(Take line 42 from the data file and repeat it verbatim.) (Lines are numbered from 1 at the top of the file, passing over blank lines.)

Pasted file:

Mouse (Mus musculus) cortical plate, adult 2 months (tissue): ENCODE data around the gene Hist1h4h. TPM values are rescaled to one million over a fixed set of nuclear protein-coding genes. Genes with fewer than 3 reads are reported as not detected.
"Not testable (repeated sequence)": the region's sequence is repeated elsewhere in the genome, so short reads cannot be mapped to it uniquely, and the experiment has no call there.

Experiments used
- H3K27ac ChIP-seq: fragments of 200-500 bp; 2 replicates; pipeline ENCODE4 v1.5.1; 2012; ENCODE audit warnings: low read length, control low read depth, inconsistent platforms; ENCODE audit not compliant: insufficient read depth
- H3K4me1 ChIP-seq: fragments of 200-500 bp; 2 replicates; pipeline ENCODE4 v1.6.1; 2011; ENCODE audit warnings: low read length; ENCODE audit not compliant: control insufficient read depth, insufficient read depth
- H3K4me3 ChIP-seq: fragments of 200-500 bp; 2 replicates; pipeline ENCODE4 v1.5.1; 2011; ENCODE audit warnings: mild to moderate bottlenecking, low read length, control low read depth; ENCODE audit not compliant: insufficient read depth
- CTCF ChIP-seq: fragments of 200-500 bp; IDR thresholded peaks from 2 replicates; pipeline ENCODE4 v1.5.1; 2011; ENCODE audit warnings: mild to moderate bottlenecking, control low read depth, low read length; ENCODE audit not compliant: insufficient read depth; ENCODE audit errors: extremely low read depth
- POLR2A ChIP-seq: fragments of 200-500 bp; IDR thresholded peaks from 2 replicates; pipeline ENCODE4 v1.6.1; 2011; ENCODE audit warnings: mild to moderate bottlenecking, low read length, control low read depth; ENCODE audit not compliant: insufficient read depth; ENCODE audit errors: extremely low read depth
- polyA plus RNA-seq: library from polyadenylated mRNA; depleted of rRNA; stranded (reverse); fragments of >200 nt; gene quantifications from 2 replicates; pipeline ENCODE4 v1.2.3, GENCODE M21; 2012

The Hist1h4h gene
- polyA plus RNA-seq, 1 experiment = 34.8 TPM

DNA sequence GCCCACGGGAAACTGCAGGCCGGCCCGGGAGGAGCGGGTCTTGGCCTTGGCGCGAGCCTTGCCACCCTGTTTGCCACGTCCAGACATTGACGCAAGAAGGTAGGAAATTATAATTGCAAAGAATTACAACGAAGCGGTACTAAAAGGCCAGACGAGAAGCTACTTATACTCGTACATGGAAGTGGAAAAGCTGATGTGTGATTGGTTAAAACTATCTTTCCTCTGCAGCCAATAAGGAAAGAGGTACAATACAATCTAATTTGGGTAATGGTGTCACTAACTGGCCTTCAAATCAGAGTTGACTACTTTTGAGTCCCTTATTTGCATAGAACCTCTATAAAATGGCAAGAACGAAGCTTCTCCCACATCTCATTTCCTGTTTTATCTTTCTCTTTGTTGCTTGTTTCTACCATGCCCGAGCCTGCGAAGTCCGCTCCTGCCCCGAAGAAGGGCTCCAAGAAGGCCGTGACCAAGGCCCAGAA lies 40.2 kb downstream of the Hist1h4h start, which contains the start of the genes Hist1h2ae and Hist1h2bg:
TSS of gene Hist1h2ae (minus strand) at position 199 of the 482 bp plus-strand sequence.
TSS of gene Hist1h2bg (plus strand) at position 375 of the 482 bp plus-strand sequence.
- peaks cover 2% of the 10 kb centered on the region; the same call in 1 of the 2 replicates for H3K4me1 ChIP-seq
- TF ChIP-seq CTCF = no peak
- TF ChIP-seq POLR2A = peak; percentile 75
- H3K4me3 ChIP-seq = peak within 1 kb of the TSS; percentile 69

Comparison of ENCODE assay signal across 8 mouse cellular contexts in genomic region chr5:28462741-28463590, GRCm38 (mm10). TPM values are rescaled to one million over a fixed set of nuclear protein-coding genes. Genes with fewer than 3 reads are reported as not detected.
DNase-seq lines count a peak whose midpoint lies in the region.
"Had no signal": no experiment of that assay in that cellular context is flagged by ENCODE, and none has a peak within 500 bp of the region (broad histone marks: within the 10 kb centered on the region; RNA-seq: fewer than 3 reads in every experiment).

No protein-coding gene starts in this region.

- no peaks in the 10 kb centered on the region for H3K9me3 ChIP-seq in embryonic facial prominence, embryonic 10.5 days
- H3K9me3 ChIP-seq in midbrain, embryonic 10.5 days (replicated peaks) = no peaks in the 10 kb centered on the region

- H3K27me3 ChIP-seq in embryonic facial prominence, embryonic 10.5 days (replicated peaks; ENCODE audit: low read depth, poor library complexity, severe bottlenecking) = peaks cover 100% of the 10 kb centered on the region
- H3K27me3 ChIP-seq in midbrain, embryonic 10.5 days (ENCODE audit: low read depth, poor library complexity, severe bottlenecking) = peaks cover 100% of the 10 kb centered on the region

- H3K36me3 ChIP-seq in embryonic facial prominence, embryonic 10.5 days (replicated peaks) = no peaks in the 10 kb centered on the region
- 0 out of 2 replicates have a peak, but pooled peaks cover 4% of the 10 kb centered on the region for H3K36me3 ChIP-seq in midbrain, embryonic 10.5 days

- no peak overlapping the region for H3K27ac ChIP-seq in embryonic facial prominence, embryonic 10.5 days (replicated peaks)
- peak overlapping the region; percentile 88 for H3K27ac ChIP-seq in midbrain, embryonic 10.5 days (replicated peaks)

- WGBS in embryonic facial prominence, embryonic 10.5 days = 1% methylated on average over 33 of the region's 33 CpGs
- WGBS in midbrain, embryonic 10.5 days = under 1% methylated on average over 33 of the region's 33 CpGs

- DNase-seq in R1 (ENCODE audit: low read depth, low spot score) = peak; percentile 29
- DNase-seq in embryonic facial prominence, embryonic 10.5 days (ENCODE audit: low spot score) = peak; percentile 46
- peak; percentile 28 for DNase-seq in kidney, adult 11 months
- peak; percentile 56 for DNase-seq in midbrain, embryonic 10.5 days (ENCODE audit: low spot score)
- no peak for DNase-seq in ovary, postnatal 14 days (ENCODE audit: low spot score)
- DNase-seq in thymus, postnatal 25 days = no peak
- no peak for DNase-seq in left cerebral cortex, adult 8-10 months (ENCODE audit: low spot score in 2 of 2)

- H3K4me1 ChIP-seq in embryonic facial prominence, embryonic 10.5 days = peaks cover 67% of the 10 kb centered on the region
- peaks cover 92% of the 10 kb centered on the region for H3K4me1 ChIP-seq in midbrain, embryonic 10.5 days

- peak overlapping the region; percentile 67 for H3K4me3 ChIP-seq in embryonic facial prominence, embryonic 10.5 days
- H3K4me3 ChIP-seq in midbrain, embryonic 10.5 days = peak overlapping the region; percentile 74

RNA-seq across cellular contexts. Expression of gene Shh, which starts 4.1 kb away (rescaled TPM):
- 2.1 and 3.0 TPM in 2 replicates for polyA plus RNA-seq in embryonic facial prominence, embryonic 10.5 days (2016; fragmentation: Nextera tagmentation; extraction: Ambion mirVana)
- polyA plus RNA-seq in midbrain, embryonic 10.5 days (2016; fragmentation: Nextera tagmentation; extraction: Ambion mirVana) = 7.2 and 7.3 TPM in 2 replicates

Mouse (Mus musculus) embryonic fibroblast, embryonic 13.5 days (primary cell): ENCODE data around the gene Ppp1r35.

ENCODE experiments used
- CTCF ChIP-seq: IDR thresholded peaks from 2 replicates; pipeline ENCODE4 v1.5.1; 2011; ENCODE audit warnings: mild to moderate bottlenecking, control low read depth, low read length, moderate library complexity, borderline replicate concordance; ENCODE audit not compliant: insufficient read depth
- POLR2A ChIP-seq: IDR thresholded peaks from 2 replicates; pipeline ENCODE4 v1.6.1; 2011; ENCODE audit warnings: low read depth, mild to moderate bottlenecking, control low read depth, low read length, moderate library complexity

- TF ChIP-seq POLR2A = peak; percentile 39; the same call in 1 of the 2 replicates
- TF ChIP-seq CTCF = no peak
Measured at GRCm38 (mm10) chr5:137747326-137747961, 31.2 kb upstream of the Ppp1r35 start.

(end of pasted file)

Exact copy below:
- peak overlapping the region; percentile 67 for H3K4me3 ChIP-seq in embryonic facial prominence, embryonic 10.5 days